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post-homedepot.jpgWe don’t know if this is a nationwide thing, but our local Home Depot has some great deals on charcoal grills right now.  This weekend we picked up a discontinued 22″ Char-Broil for $50 — on sale from $79.

If you’re in the South, there are still plenty of nice days left to cook out.  Heck, here in Texas it’s just getting to where we can go outside without fear of immediate immolation.

Personally, I have to also admit that I’m a first-time convert from gas to charcoal.  What really did it was the fact that every couple of years my gas grill would find a way to render itself useless.  I think it really comes down to the fact that if you’re not willing (or able) to shell out for a grill with cast-iron burners, you’re pretty much going to throw away your gas grill every couple of years.

Yes, I know it’s possible to buy replacement parts, and I’ve done that more than once.  But they never seem to fit right, and after a while the valves and such start to go — leaving you with a dangerous piece of gear.

So here I am learning to cook with charcoal at this late date.  Stop laughing.  (Better yet, drop me a line with some of your best hints and tips.  I could use ’em!)

 

6 Responses to Deals: Home Depot’s Grill Sale

  1. Kai says:

    Here’s a great way, if cooking with charcoal, to skip the boring pre-heating stage and go from cold to ready-to-cook in around three seconds:
    Barbecuing with Liquid Oxygen
    Scroll down to the Hobbies and Interests section and have a look at how it’s done.
    Basically, it’s getting a couple of glowing coals, a whole heap more unburned coal and dumping a few gallons of liquid oxygen on it. If you survive the resulting fireball, your grill will be ready to cook on straight away.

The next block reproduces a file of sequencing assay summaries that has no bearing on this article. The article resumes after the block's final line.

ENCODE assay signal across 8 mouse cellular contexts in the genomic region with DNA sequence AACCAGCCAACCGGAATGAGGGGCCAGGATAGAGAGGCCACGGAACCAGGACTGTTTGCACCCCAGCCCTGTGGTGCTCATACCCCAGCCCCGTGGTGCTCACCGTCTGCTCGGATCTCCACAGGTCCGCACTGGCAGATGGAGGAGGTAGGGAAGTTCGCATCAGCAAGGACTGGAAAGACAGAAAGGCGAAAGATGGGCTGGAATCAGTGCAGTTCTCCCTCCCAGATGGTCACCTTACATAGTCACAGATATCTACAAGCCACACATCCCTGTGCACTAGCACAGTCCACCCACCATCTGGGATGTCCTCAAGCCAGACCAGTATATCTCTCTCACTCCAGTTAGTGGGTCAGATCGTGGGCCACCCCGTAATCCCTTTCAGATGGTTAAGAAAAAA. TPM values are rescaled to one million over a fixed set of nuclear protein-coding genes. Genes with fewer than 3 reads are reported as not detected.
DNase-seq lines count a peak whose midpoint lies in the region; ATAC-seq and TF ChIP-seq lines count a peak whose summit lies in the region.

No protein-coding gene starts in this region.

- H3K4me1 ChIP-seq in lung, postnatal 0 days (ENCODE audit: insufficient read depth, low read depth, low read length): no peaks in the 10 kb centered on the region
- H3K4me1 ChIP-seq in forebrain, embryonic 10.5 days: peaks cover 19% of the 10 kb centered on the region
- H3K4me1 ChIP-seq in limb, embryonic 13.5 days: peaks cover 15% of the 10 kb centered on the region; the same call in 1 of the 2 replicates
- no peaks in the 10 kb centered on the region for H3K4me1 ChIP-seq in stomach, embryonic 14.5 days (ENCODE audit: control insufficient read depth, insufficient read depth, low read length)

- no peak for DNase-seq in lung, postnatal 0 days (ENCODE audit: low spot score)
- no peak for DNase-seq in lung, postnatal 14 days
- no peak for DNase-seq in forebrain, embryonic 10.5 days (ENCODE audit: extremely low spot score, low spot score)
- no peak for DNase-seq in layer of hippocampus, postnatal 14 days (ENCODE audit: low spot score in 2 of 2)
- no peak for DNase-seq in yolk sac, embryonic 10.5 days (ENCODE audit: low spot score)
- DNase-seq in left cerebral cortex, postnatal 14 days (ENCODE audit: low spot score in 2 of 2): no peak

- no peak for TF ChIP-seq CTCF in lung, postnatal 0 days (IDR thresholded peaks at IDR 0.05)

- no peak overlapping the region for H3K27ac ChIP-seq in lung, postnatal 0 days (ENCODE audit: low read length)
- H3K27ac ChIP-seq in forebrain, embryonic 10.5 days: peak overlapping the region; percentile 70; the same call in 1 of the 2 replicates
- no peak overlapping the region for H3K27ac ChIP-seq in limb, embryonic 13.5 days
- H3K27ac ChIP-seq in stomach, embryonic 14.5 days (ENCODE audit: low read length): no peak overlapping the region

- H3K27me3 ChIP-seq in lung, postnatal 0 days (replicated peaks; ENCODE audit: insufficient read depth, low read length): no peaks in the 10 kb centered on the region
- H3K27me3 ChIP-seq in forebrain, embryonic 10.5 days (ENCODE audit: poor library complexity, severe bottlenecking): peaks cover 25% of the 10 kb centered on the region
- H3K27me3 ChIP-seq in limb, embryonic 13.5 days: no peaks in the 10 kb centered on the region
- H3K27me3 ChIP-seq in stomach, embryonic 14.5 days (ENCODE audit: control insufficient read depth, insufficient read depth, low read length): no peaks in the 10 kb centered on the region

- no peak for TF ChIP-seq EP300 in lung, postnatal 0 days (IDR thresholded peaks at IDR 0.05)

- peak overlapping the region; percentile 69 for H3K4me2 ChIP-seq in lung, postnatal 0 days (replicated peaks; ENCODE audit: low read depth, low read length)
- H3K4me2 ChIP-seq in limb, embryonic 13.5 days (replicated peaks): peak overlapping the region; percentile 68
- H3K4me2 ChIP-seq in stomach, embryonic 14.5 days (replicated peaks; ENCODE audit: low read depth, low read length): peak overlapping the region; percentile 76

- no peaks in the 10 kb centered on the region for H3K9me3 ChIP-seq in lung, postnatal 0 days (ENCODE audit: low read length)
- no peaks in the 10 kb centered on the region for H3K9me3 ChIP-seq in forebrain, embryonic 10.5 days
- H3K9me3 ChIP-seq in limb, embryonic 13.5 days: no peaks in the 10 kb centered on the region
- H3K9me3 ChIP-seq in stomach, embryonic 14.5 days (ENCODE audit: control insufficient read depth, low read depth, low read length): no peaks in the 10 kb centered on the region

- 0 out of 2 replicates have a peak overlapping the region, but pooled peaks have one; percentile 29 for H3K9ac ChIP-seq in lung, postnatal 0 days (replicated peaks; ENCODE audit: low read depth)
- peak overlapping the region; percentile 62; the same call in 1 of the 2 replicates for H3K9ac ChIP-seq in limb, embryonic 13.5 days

2. Jake says:

    This is might not be quite as fast, but much safer. Get a starter chimney. http://www.colehardware.com/hotline/97/06/safeFire.htm It sure beats building a pyramid and is ready to go faster. No starter fluid or self-lighting briquets needed either so no chemical taste if you’re grilling something like fish.

  3. James b (tool skeptic) says:

    Ok, I have to admit I did consider dragging the oxy-acetylene up to the deck for a little oxygen injection fun in the charcoal grill. But good sense got the best of me. I do keep an old hair dryer with the grill accessories to get the coals more evenly roasting after they are spread out. It gets things hot, but obviously the fire dies out quicker if you were planning on more than one grill full of meat.

  4. Myself says:

    Oh yeah, the air induction works wonders. We have a metal-cased squirrelcage blower that I believe came out of an old Chevy’s dash. It’ll whip a pile of charcoal into an orange-white fireball in a matter of minutes, and the radiant heat will burn the fingers of the schmuck holding the blower if he’s not paying attention. (heh.)

    Here’s the thing: If the coals die too quickly after that, throw some more on and blast some more air in. It takes just moments to get them lit, and you’re ready to cook unless they’re presoaked and need a few minutes to burn off the smell.

  5. Randy says:

    OK you’ve heard about the chimney starter, so I’ll just say that the Weber version has some nice design features and is only a few of dollars more than a cheap one. Another trick I use is to get some cheap steel (or the disposable aluminum) bread pans for charcoal distribution. Sometimes you want to provide heat around your food, but not directly under it, and these are a great way to do that. This works well for BBQ roasting or semi smoking something like a large pork roast or brisket on a kettle style charcoal grill.

  6. karl wroblewski says:

    we are looking for a conversion for one of your bbq,s from propane to
    natural gas.

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